A Blog by Jonathan Low


Jan 6, 2013

China Believes in America: When Will America Believe In Itself?

US corporations are sitting on piles of cash, waiting for - depending on who you believe - favorable tax rates, the end of uncertainty, a guarantee of better returns - or a host of other sureties that should make any good capitalist laugh out loud.

As if.

As if there is such a thing as a guarantee or a sure thing or a decrease in risk or a government that isnt contemplating higher taxes.

The Chinese, meanwhile, are looking not for reassurance, but opportunity. And they think they've found it. In the United States.

Compared to what they are accustomed to - along with the rest of the world - the US looks like easy pickings: lots of experienced, well-educated workers who are underemployed; an infrastructure that desperately needs upgrading and a polity, which by global standards has the incentive and wherewithal to pay for it; a tax structure that favors both innovation and investment; and a capacity to absorb new ideas that throw off excess profits.

In short, the only thing that confuses the Chinese, as the following article explains, is why US businesses themselves are not grabbing their inherent advantage and running with it - all the way to the bank. A question they are right to ask - but not to waste too much time worrying about before the opportunity it seized by someone else. JL

Dennis Berman comments in the Wall Street Journal:
Six generations ago, Chinese workers were brought to San Francisco as cheap, pliable labor. Degraded as "coolies," they were thrown into the back-breaking work of mining gold and building railroads.

The Chinese have returned. And this time they are the ones with the capital. Arguably the most intriguing business story of the past month has been taking place back in San Francisco, where a group of U.S. developers is planning the biggest real-estate expansion there since the 1906 earthquake. The group—which includes Lennar Corp., Ross Perot Jr. and others —isn't getting financing from an American bank or pension fund.

No, the money, some $1.7 billion of it, is coming from the China Development Bank, a policy arm of the Chinese state, which normally backs undertakings from low-income housing to the Three Gorges Dam.

As the coolies learned, capital has its prerogatives. And so it is with CDB, which has attached a special proviso. It's asking that China Railway Construction Corp.—a state-owned infrastructure builder with roots in the People's Liberation Army—take part in the projects, which will develop up to 20,000 new homes along two prime positions in the housing-starved city.

It's the kind of arrangement that's initially jarring to the American eye, if not sense of pride.

Just what, for instance, is CDB's own cost of state-subsidized capital? And what is its purpose—to profitably lend money or create Chinese jobs? With CDB, it's always hard to say for sure. The bank didn't return calls asking for comment.

CDB's demand inevitably raises worries about how U.S. know-how is being shipped westward. Chinese learning how to build subdivisions and run movie theaters is probably good for American business in the long term. But that is probably less the case for a wide range of technologies—from genomics to A123's advanced batteries—that have been purchased by Chinese companies in 2012.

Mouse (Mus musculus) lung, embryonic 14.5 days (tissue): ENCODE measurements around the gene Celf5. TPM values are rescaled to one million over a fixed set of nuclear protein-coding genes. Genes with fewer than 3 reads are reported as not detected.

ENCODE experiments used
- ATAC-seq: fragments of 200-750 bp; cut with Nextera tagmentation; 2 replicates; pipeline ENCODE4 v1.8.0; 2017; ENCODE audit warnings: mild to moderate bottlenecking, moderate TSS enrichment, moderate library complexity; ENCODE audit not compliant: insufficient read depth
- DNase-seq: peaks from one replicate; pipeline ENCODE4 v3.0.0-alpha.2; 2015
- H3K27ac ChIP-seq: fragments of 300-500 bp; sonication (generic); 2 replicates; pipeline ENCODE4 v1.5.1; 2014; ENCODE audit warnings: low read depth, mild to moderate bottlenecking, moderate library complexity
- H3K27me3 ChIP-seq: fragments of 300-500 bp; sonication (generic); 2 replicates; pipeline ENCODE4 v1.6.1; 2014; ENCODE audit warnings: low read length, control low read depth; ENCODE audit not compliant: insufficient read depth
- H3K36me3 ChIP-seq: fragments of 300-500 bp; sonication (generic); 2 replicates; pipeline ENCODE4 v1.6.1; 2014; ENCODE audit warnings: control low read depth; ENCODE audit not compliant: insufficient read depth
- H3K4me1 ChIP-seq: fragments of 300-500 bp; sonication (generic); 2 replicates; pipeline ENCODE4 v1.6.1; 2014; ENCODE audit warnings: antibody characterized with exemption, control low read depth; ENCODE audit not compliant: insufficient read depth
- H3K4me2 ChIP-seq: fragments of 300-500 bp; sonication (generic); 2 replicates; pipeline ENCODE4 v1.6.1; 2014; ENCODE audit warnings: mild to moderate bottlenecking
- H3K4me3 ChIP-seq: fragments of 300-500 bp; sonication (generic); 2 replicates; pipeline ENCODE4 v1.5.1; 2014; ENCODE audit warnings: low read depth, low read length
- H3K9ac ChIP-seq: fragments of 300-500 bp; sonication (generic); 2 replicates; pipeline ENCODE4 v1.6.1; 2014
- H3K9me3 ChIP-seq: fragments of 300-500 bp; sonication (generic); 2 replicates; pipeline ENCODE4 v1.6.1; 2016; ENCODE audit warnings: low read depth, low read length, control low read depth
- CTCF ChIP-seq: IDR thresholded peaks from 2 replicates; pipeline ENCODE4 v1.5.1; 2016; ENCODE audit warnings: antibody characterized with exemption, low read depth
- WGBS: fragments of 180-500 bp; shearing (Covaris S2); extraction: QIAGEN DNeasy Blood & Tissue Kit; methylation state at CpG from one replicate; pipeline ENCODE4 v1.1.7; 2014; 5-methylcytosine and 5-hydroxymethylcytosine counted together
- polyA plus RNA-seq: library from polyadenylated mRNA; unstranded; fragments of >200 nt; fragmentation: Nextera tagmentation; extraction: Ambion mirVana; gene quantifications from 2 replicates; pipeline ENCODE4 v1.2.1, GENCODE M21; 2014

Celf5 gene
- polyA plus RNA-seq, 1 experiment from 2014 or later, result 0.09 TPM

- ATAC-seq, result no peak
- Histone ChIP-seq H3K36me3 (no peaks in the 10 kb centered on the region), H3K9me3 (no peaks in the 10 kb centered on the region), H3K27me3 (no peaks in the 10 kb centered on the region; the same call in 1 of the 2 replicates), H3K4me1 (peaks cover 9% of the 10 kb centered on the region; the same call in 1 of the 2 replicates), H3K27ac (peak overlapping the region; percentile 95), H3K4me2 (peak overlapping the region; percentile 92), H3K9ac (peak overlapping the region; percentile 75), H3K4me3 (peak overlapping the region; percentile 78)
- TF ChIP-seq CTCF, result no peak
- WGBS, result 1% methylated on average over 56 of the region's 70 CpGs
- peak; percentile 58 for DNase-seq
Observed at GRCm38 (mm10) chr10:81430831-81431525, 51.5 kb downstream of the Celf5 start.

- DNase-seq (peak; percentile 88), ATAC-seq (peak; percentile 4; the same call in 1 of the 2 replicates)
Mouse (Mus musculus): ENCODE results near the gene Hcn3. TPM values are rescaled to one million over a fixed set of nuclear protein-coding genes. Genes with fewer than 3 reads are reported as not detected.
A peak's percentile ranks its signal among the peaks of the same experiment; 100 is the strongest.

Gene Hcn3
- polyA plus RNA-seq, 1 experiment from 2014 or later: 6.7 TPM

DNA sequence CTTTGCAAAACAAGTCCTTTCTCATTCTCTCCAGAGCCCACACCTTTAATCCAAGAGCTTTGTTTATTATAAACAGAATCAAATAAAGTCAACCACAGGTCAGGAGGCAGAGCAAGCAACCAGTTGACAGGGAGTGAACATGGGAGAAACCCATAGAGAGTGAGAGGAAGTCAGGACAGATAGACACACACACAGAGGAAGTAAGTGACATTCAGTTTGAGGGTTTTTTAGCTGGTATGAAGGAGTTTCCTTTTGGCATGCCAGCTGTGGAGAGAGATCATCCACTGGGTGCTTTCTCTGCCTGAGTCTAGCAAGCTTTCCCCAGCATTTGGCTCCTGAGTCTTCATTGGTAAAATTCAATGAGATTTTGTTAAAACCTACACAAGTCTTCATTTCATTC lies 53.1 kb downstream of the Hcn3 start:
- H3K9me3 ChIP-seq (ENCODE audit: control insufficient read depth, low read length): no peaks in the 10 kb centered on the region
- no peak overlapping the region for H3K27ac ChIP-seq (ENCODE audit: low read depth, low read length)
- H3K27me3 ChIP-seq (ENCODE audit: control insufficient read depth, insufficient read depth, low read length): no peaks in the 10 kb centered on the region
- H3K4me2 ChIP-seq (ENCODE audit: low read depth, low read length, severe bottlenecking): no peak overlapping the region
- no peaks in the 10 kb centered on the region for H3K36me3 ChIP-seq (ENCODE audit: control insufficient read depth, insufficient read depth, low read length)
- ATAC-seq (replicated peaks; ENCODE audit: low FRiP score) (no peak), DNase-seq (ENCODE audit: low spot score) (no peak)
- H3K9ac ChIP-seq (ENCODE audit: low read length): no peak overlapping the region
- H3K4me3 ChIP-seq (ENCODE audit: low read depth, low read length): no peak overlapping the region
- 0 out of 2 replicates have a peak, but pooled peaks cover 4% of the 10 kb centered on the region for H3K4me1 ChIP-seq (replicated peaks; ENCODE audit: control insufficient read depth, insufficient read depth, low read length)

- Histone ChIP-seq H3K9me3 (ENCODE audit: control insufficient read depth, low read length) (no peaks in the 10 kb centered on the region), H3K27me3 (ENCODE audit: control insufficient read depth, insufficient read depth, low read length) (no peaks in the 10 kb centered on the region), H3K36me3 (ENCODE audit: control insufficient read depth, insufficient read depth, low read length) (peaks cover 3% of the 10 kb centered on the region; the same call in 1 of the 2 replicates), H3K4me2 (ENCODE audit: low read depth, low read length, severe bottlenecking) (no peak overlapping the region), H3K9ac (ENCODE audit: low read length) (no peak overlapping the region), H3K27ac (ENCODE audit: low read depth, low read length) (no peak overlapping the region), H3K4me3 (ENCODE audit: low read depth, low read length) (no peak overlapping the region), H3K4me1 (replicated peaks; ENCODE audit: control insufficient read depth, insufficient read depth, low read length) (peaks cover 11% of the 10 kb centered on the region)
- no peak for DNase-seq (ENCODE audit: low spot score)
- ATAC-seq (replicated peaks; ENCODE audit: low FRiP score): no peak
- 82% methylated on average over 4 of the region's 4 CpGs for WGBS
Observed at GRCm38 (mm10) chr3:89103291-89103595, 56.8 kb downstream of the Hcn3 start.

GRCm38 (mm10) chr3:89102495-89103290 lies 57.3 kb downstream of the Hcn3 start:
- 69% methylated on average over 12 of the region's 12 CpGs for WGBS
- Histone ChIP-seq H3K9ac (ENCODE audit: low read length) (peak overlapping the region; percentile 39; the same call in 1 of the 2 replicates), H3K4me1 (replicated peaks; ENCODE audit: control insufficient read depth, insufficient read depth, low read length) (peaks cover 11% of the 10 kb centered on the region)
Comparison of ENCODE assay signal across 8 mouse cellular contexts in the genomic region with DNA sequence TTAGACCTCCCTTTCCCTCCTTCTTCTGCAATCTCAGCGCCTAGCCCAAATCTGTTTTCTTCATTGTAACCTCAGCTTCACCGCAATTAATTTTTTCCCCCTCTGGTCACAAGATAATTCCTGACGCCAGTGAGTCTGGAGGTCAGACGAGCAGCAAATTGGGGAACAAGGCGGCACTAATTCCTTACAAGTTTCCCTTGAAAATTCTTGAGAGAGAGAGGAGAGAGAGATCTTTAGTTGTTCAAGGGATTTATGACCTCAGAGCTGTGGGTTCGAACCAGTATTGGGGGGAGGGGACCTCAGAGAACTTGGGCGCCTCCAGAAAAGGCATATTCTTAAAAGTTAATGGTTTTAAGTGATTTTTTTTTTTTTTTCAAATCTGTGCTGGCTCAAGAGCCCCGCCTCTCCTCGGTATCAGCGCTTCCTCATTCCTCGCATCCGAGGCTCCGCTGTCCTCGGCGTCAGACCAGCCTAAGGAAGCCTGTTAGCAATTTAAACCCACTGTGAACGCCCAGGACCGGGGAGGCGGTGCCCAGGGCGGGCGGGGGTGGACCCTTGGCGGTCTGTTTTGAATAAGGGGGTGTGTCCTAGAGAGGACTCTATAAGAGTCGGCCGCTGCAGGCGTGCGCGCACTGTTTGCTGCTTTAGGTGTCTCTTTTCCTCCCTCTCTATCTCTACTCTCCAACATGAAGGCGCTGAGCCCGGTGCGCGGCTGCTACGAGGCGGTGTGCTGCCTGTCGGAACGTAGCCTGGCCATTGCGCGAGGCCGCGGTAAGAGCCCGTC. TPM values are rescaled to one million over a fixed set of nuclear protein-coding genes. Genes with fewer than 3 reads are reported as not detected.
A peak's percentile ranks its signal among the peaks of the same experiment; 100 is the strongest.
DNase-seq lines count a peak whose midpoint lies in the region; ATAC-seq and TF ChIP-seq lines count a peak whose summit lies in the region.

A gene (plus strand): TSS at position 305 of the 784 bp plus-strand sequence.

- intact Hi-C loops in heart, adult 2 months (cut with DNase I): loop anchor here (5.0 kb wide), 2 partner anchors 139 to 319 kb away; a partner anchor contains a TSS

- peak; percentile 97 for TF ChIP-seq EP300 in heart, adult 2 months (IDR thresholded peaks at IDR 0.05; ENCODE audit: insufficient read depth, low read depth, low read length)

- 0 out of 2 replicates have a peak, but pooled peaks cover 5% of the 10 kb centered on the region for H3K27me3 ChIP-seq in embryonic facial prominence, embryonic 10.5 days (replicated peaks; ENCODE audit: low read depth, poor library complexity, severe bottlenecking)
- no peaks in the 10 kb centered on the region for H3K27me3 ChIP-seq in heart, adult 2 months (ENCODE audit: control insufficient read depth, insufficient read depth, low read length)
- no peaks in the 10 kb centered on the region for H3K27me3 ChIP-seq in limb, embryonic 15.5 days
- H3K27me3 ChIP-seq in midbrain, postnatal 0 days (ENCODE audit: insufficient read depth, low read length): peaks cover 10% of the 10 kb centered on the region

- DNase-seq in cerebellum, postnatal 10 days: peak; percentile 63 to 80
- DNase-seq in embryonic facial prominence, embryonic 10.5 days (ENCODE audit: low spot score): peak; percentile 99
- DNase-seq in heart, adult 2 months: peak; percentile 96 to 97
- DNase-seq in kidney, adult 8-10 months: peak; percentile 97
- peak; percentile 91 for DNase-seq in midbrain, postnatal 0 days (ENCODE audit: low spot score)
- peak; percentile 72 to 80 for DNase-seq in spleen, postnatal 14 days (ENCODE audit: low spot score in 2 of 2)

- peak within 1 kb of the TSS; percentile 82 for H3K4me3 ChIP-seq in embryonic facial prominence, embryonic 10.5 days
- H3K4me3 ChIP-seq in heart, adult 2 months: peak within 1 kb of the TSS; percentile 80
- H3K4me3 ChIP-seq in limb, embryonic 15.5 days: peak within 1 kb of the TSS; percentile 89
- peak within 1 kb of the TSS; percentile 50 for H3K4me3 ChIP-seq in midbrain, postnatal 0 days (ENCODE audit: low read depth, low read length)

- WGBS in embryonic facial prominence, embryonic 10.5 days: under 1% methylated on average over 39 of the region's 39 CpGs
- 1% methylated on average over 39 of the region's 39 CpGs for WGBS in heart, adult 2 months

And yet the most upsetting thing about the San Francisco plan isn't what it says about Chinese encroachment. It's what it says about U.S. business.

Burned by awful land deals before the financial crisis, American pension funds and banks simply weren't prepared to make such a large loan as the one made by the Chinese, a person familiar with the negotiations says. Nor were they comfortable with the length of the projects, which will go on for two decades, this person adds.

"If you can't attract domestic sources of funding for deals that are this attractive, then when can you? It's kind of a crime you've got to go to China," this person said.

That squares with more disturbing attitudes emanating from U.S. companies, who have largely ditched investment for share buybacks and other forms of shareholder optics.

The numbers make a simple point. U.S. companies have spent the last three years weaning themselves from capital investment. In all, S&P estimates U.S. firms slowed their investment pace by some $175 billion from 2009 to 2011. While those levels have recovered in 2012, there is still a spending hole that hasn't been filled. Companies can "defer maintenance and other new purchases only for so long without hindering future growth," notes S&P analyst Andrew Chang.

And when companies do have cash, they're often electing to spend it on their own shares—not upgrades or research. In all, they've purchased some $274 billion more in shares than they've issued in the 12 months ended September.

Just listen to General Electric Chief Executive Jeff Immelt, who said this week that the fourth quarter had brought an "investment pause" from customers. Or Richard Dreiling, chief executive of Dollar General Corp., DG +5.36%who said customers were "fatigued, they're tired, they're scared. Every time you turn on the television, there's a bunch of guys in a suit who are frowning, telling you that the world's going to go over the fiscal cliff."

The caution, the fear, the awkwardness still seem inescapable as we enter the sixth year since the "subprime" crisis began in 2007.

What would the coolies and old Wall Street men from the 1850s think of us today? Standing on the San Francisco wharf, how would they understand a world in which China seems to believe more in America than America does?


Post a Comment